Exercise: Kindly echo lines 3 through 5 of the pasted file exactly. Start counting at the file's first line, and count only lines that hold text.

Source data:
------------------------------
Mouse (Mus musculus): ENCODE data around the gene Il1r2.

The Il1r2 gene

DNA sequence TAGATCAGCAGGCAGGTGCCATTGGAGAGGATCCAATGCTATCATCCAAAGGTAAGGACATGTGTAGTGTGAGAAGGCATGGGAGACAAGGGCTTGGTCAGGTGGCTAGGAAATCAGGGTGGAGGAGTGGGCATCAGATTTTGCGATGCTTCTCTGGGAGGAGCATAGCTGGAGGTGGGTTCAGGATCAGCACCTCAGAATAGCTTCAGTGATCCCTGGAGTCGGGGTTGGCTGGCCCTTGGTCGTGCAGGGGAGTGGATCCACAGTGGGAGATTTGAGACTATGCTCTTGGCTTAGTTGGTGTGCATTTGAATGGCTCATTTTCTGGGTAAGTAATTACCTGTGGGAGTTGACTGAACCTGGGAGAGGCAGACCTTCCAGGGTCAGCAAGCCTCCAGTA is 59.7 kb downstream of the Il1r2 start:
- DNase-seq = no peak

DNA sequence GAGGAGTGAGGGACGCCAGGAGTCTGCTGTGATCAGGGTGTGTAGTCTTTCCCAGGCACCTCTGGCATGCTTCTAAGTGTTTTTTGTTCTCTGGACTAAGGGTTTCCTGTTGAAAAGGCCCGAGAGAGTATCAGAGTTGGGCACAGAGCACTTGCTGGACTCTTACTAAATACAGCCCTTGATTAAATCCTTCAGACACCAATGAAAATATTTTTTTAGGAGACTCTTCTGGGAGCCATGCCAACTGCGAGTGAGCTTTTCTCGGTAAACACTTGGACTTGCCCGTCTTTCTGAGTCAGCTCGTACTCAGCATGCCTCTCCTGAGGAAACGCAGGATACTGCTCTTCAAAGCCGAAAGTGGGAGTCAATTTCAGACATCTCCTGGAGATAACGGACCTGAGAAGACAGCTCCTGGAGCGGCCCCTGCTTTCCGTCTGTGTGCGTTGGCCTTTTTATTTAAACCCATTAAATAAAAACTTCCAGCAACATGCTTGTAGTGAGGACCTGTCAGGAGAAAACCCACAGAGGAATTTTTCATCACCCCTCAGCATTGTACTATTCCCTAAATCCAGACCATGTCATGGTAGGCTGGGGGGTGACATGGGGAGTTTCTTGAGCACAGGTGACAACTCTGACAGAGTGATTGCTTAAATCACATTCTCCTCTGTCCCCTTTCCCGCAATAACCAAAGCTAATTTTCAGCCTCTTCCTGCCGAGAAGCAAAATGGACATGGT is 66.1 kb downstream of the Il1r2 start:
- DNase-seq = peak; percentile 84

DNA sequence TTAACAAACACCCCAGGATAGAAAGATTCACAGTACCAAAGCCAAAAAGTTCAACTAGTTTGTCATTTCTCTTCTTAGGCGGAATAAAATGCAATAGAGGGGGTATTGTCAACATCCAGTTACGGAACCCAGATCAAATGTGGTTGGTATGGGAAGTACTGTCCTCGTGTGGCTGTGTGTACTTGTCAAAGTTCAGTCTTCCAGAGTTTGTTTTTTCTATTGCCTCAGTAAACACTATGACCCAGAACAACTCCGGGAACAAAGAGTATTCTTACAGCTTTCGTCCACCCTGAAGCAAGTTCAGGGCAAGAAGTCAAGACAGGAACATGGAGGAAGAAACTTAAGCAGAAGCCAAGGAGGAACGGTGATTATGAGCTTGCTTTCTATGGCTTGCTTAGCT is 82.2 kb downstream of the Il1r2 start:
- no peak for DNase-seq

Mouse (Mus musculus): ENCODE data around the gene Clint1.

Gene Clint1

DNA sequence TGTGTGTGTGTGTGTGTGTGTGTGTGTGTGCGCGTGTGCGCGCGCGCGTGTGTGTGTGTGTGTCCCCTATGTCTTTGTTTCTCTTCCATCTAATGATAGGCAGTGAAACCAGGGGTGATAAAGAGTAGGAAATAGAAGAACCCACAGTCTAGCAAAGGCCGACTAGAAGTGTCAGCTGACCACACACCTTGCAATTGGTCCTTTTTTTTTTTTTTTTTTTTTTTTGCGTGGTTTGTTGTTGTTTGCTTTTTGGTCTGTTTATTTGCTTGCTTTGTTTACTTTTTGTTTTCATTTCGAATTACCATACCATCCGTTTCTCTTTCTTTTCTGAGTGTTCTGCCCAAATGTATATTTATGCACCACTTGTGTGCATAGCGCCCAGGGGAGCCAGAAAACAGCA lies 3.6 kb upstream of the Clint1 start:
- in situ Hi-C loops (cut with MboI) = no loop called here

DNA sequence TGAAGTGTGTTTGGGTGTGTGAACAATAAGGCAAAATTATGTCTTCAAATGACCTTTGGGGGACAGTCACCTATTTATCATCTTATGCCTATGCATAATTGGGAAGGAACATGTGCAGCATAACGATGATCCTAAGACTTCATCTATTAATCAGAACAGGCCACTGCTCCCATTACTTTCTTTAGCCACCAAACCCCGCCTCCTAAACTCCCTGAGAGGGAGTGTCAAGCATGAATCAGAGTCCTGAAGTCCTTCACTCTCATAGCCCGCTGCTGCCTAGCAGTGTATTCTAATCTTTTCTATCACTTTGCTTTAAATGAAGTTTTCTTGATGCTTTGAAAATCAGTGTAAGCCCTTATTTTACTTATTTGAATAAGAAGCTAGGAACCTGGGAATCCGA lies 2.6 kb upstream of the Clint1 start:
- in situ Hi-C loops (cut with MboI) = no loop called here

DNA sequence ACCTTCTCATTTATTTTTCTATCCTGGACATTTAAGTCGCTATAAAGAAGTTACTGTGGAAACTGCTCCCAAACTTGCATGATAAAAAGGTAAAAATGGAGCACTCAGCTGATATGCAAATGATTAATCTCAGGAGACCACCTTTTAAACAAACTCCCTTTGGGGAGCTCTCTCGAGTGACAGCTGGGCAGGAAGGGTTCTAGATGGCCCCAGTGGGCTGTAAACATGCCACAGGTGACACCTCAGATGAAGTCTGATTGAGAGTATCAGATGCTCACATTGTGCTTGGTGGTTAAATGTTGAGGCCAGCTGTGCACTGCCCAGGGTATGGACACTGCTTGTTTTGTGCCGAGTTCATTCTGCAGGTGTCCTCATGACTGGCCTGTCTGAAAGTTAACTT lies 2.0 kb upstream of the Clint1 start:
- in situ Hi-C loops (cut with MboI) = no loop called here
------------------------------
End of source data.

DNA sequence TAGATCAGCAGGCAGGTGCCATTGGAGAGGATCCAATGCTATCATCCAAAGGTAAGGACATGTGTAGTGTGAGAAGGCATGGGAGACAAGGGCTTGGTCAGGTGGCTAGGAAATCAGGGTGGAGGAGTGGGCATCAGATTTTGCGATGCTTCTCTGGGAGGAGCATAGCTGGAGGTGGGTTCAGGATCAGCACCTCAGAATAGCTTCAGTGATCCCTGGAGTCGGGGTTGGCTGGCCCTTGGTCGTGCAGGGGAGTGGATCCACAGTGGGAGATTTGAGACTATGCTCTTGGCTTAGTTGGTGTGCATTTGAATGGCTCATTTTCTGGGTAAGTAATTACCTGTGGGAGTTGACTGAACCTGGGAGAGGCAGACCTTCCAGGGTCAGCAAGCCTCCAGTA is 59.7 kb downstream of the Il1r2 start:
- DNase-seq = no peak

DNA sequence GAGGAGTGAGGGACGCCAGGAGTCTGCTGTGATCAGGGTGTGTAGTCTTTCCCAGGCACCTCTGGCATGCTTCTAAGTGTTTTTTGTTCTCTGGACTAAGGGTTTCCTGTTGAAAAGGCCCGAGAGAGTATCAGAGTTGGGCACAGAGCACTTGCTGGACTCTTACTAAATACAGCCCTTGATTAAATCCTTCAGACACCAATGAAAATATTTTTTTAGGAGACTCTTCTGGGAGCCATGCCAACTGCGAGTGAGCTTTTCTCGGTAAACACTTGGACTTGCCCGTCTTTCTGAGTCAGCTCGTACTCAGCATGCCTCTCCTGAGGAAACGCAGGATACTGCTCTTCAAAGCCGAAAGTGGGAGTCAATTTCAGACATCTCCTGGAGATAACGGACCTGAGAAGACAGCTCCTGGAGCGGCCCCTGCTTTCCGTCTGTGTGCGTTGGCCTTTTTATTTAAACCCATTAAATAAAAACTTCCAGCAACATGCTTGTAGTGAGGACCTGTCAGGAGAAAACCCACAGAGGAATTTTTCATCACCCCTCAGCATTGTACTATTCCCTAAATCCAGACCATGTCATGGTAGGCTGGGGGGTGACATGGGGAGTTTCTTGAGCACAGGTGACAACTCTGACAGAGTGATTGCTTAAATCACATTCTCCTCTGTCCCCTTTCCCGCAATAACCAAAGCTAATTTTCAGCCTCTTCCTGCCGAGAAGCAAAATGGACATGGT is 66.1 kb downstream of the Il1r2 start: